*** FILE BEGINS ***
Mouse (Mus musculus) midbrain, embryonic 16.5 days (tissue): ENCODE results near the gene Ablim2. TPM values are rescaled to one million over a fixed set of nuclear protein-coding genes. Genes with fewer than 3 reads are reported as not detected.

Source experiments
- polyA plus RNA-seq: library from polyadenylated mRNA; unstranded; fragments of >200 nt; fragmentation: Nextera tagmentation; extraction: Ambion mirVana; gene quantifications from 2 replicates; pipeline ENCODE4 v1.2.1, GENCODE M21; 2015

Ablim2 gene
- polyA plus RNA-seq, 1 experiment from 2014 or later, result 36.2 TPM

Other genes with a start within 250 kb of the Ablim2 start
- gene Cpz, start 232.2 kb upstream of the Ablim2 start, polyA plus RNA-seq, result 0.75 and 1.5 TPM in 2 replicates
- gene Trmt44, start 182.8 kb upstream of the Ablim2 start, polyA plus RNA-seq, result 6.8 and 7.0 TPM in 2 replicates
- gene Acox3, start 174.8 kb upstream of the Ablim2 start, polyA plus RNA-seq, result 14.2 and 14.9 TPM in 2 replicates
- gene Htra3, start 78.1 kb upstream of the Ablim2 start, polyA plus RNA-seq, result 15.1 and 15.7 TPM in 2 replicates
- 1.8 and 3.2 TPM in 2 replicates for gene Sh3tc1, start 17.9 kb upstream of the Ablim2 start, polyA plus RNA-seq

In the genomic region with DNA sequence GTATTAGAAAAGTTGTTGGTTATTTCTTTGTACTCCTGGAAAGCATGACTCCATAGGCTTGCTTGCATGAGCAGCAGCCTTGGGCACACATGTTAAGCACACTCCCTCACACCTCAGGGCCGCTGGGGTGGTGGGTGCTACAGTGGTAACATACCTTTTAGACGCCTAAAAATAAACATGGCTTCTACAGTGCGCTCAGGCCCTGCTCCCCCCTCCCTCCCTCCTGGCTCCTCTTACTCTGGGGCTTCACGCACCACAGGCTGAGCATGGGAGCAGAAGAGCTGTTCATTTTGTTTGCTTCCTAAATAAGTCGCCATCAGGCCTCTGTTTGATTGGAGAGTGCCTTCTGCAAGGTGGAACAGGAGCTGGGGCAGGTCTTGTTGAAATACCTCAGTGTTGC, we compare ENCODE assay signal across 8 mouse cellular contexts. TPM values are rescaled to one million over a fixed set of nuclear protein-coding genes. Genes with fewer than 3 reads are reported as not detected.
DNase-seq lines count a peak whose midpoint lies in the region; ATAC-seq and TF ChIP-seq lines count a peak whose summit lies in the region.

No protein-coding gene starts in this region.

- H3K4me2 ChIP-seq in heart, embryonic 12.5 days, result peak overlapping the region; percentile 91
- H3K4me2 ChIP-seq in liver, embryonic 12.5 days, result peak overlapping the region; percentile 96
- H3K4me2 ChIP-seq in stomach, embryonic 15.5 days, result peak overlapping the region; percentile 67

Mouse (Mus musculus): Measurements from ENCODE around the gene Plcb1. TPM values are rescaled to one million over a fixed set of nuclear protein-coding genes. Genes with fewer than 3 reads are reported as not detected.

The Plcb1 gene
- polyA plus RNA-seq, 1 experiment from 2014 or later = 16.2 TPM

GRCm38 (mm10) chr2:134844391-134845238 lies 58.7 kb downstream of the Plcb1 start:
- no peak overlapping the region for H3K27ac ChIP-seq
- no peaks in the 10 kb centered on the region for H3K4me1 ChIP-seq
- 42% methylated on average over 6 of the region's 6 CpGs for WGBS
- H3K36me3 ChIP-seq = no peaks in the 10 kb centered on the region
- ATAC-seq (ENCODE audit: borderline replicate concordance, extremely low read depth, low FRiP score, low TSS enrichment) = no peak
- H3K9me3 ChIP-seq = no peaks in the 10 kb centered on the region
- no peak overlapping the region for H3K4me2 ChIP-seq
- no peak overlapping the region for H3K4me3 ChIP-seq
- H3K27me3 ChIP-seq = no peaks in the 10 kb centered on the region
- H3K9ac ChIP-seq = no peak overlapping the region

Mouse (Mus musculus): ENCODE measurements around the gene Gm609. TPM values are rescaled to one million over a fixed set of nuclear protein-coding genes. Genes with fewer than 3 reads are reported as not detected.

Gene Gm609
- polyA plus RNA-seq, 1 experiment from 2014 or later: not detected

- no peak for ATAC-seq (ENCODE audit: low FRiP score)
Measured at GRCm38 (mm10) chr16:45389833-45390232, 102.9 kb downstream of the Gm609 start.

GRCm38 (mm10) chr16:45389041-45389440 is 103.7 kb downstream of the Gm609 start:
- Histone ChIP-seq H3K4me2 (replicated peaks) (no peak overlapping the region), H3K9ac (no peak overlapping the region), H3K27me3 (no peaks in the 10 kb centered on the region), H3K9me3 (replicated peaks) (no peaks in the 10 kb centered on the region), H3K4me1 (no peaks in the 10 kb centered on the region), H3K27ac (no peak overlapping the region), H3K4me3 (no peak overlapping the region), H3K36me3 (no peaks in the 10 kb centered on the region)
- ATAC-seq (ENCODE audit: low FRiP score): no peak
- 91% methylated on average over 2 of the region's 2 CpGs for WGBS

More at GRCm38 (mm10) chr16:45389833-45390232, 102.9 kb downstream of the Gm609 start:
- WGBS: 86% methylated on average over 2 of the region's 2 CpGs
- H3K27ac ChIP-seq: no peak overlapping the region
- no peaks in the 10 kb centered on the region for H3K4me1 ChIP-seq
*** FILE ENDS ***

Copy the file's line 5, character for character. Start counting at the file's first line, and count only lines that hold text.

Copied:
- polyA plus RNA-seq, 1 experiment from 2014 or later, result 36.2 TPM